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## Model Predictive Control

### Model Predictive Control Tutorial

A basic Model Predictive Control (MPC) tutorial demonstrates the capability of a solver to determine a dynamic move plan. In this example, a linear dynamic model is used with the Excel solver to determine a sequence of manipulated variable (MV) adjustments that drive the controlled variable (CV) along a desired reference trajectory.

### MATLAB Toolbox for Model Predictive Control

Model Predictive Control (MPC) predicts and optimizes time-varying processes over a future time horizon. This control package accepts linear or nonlinear models. Using large-scale nonlinear programming solvers such as APOPT and IPOPT, it solves data reconciliation, moving horizon estimation, real-time optimization, dynamic simulation, and nonlinear MPC problems.

Three example files are contained in this directory that implement a controller for Linear Time Invariant (LTI) systems:

1. apm1_lti - translate any LTI model into APM format
2. apm2_step - perform step tests to ensure model accuracy
3. apm3_control - MPC setpoint change to new target values

### Python Model Predictive Control

Continuous and discrete state space models are used in a Python script for Model Predictive Control.

The model1.apm contains a linear first-order differential equation. Other versions are model2.apm (continuous state space) and model3.apm (discrete state space). Each is applied in a model predictive controller to follow a reference trajectory and reach a target value of 7.0.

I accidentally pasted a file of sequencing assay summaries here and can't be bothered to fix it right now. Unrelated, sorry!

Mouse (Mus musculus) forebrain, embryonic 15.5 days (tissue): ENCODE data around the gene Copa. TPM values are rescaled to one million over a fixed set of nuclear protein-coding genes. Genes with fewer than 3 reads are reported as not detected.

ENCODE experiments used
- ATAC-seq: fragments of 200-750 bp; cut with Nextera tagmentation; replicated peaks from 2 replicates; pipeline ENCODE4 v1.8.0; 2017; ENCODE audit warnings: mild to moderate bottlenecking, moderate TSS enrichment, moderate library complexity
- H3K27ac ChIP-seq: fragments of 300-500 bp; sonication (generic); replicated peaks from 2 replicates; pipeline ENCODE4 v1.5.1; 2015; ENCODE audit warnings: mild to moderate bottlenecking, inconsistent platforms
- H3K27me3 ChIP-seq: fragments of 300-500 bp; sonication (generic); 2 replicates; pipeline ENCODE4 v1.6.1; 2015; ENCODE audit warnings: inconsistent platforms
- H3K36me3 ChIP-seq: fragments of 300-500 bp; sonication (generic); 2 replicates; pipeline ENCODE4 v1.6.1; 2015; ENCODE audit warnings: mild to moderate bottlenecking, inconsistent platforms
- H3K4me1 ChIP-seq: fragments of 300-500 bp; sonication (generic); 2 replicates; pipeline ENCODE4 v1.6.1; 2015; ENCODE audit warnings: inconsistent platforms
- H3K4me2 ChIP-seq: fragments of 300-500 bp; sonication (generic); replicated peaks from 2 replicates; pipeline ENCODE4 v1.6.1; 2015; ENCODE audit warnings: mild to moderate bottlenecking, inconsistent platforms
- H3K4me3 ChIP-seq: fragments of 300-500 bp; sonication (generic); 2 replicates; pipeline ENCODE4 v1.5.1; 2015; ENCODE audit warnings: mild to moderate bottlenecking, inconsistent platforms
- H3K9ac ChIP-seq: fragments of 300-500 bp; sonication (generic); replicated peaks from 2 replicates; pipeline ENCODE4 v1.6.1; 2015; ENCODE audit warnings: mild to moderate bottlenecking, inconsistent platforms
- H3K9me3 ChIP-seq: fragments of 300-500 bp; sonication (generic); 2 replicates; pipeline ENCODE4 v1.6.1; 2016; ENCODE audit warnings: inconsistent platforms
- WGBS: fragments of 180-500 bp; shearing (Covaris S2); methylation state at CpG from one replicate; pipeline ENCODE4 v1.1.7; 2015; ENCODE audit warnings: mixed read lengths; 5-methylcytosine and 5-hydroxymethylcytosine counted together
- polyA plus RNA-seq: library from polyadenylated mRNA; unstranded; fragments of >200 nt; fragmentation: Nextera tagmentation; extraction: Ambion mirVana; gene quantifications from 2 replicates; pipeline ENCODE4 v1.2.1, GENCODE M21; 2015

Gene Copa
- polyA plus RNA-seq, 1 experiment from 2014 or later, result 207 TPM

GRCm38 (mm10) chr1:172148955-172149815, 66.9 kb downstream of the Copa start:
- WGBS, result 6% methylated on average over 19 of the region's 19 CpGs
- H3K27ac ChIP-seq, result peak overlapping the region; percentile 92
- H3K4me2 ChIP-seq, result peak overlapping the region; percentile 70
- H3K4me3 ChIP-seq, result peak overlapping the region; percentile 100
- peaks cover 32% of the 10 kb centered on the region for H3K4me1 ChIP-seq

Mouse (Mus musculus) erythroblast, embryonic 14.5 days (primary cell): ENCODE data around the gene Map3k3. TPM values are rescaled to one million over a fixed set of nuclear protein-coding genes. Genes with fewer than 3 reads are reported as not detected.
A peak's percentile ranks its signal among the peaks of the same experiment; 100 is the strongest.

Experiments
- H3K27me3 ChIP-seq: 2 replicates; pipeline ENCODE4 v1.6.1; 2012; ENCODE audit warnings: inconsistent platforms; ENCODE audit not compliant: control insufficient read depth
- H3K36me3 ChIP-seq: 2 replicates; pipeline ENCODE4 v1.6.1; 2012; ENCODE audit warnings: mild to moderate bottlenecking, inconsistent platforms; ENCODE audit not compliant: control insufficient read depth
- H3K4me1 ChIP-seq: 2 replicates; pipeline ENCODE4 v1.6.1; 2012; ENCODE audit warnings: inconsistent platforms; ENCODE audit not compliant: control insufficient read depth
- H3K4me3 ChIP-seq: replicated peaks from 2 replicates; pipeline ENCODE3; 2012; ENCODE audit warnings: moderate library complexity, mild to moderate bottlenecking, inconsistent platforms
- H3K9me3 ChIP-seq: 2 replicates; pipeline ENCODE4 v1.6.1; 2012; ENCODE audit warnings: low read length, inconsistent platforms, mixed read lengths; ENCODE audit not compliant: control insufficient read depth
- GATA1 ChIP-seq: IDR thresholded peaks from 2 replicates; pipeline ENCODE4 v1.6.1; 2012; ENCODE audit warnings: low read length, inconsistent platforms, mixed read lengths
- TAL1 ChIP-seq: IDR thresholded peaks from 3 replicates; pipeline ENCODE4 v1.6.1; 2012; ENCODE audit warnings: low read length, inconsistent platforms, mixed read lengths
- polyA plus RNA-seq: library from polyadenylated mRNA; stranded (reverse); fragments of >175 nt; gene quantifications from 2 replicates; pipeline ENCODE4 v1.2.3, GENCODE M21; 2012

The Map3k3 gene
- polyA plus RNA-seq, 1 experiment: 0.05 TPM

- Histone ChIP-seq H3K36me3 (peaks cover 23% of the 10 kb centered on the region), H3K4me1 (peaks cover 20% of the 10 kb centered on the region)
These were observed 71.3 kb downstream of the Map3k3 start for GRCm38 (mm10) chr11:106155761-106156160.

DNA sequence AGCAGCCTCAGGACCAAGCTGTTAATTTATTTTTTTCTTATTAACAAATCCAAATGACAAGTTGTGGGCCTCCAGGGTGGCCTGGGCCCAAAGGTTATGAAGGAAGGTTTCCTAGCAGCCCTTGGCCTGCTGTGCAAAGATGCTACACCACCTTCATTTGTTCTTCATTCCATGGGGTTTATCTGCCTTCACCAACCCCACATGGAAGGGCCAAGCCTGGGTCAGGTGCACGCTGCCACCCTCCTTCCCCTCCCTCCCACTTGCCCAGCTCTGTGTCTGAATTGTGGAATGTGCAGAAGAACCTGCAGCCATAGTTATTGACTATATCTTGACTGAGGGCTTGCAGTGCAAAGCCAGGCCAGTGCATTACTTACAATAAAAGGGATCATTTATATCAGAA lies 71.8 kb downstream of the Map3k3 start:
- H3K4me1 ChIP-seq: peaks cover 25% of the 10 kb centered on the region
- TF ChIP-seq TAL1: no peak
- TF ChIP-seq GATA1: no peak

APMonitor enables the use of empirical, hybrid, and fundamental models directly in control applications. The DBS file parameter IMODE is used to control the simulation mode. This option is set to 6 or 9 for nonlinear control.

 apm.imode = 6 (simultaneous dynamic control)
apm.imode = 9 (sequential dynamic control)

% MATLAB example
apm_option(server,app,'apm.imode',6);

# Python example
apm_option(server,app,'apm.imode',9)


Nonlinear control adjusts variables that are declared as Manipulated Variables (MVs) to meet an objective. The MVs are the handles that the optimizer uses to minimize an objective function.

The objective is formulated from Controlled Variables (CVs). The CVs may be controlled to a range, a trajectory, maximized, or minimized. The CVs are an expression of the desired outcome for the controller action.

#### MPC Example with Python GEKKO

from gekko import GEKKO
import numpy as np
import matplotlib.pyplot as plt

m = GEKKO()
m.time = np.linspace(0,20,41)

# Parameters
mass = 500
b = m.Param(value=50)
K = m.Param(value=0.8)

# Manipulated variable
p = m.MV(value=0, lb=0, ub=100)
p.STATUS = 1  # allow optimizer to change
p.DCOST = 0.1 # smooth out gas pedal movement
p.DMAX = 20   # slow down change of gas pedal

# Controlled Variable
v = m.CV(value=0)
v.STATUS = 1  # add the SP to the objective
m.options.CV_TYPE = 2 # squared error
v.SP = 40     # set point
v.TR_INIT = 1 # set point trajectory
v.TAU = 5     # time constant of trajectory

# Process model
m.Equation(mass*v.dt() == -v*b + K*b*p)

m.options.IMODE = 6 # control
m.solve(disp=False,GUI=True)

import json
with open(m.path+'//results.json') as f:

plt.figure()
plt.subplot(2,1,1)
plt.plot(m.time,p.value,'b-',label='MV Optimized')
plt.legend()
plt.ylabel('Input')
plt.subplot(2,1,2)
plt.plot(m.time,results['v1.tr'],'k-',label='Reference Trajectory')
plt.plot(m.time,v.value,'r--',label='CV Response')
plt.ylabel('Output')
plt.xlabel('Time')
plt.legend(loc='best')
plt.show()